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The new year is a perfect opportunity to make some changes on the indoor bike. Be honest, when was the last time you consciously changed the way you ride? Outdoors, the elements create unique conditions to which your body must respond. Indoors, there is the option to simply turn down the resistance, pedal fast and claim victory.
Try one or more of these new Year’s cycling resolutions:
Improve Cadence Efficiency--Don’t Simply Pedal Fast
The Lance Armstrong ‘era’ of cycling introduced high cadence to American audiences. Armstrong’s 90+ cadence, even on climbs, was a dramatic contrast to his closest competitor Jan Ulrich. Ulrich was more of a grinder--utilizing big gear andslower cadence.
When choosing a preferred cadence, research shows cyclists pedal too fast. The gratification of breathless efforts should be rewarded. More important is the work one does beforehand. The ability to start a three or four minute surge with adequate resistance while pedaling effectively at a lower cadence, is important to sustaining long efforts. Everyone is tired the last 30 seconds. You earn your keep by working prior. Find a happy place as you pedal 65 - 80 RPMs.
If pedaling slow is an issue, you will need to train your legs to move faster. One approach is to check your average cadence halfway through class and commit to ending class with a higher cadence. After a month, move the transition time to 15 minutes into class. If your bike doesn’t have a computer, pedal ahead of the beat. This will get your legs moving faster.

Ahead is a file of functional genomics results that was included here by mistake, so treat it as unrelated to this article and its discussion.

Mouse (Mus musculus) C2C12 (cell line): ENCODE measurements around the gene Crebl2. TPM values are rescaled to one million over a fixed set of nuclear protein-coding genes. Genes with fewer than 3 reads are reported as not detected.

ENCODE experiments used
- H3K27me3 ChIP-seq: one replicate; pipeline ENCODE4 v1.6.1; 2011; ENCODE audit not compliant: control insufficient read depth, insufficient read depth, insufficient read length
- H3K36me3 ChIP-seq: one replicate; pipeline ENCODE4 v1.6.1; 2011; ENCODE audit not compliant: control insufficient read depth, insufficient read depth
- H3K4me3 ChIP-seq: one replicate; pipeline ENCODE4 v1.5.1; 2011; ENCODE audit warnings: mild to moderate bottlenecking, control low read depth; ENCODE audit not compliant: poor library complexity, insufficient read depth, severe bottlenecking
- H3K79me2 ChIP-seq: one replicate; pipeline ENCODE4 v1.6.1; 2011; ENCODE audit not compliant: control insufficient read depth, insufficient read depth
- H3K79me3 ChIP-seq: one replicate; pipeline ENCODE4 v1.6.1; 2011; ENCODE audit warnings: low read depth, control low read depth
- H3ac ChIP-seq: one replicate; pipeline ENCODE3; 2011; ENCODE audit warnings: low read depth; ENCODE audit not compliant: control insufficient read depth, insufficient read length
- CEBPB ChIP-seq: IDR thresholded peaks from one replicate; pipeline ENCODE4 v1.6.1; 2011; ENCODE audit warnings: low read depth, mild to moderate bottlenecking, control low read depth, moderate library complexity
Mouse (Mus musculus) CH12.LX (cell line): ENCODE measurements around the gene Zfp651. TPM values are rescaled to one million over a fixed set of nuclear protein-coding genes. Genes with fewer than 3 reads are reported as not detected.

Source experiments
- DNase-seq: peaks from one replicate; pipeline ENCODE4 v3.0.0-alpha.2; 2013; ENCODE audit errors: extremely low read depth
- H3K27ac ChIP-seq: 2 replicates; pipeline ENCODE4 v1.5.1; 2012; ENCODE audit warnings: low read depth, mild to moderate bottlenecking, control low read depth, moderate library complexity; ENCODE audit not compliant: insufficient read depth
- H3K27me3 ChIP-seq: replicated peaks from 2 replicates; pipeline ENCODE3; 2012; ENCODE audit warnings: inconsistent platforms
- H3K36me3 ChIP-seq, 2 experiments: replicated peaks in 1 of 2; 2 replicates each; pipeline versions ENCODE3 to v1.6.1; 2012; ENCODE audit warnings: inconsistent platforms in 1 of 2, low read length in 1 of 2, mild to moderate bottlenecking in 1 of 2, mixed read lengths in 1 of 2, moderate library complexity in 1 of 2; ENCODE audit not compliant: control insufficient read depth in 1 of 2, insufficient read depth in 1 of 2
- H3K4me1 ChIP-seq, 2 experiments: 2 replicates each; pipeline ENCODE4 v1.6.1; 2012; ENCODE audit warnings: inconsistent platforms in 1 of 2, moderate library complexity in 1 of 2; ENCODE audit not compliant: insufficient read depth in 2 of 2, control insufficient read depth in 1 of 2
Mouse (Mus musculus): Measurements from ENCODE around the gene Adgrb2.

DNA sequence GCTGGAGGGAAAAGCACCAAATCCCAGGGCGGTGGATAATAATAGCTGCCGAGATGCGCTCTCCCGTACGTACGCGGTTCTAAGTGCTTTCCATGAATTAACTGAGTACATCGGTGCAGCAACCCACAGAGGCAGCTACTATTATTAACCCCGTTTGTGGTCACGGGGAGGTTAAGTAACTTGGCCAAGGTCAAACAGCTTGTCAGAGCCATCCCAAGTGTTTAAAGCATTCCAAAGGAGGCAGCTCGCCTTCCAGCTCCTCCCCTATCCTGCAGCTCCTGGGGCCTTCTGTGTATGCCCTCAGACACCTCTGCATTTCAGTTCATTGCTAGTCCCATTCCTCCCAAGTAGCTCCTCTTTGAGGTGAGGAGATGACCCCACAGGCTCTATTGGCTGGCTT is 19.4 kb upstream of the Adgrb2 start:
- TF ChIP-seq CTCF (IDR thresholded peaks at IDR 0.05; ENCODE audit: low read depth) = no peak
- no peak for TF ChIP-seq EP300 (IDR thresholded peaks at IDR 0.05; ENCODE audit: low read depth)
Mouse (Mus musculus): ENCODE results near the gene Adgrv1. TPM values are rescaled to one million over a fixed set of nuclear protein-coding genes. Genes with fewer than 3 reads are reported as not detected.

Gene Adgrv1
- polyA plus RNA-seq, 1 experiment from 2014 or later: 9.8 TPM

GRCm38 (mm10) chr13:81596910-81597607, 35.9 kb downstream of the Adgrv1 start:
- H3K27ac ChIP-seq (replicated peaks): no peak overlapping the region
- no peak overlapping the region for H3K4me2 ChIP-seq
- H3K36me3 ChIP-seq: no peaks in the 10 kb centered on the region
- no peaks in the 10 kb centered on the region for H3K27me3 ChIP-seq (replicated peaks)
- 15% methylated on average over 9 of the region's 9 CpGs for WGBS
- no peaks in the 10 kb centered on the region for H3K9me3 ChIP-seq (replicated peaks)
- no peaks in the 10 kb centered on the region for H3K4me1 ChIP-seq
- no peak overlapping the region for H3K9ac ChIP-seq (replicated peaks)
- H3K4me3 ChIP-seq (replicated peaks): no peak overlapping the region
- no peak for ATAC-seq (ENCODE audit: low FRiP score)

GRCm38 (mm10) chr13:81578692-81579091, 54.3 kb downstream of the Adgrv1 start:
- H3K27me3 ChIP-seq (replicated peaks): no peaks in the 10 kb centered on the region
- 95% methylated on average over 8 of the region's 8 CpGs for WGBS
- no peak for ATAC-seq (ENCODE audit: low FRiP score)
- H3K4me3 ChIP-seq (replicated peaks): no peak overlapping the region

Learn More About Your Heart Rate -- Get a Fitness Tracker
Sweat is not a metric. Some studios even withhold the fans to ensure everyone is sweating. A fitness tracker, especially one with a cycling mode, provides insight into your workout. TomTom Spark 3, Apple Watch, Wahoo Tickr X and the Moov Now are all solid options.
A personal favorite, the Whoop band, worn by many top athletes including LeBron James, was endorsed by Bicycling Magazine as the go-to fitness tracker. The Whoop band also tracks heart rate variability (HRV), an insightful stat when it comes to recovery.
Photo Credit: Reviews.com
Take a Back to Back Class
Indoor cycling is not a sitcom. In 30 minutes (22 without commercials) television can neatly wrap up a sitcom episode. It takes 15-20 minutes for your body to just warm-up on a bike. Several studios in the DC area offer 60 or 90-minute classes including Soul Cycle, Equinox, and Wired Cycling. Hydrate wisely and see what you’re made of by taking longer classes to really push harder in the new year.
Mix in Some Steady State Efforts
High-intensity intervals are all the rage. That breathless feeling is the ultimate reward for some. The extended recovery needed as well as the tendency to under pedal to survive the duration (often dubbed zone 3 syndrome) are negative tradeoffs for that breathless sensation. Steady state intervals take the peaks out of your workout and ask for extended effort. Indoor Cycling Group Master trainer James Lamb shared his HR data to illustrate this phenomenon:
Photo credit: James Lamb
Try Different Instructors and Studios
Of course, your favorite instructor gets you going and plays the best music. But can you deliver similar results with someone else in front of the room? The ability to self-motivate is an important step for any athlete. Positive self-talk, effective use of imagery or even willful neglect are all tools for success on the bike. Get out of your comfort zone and try a new instructor, new class format or even a new studio.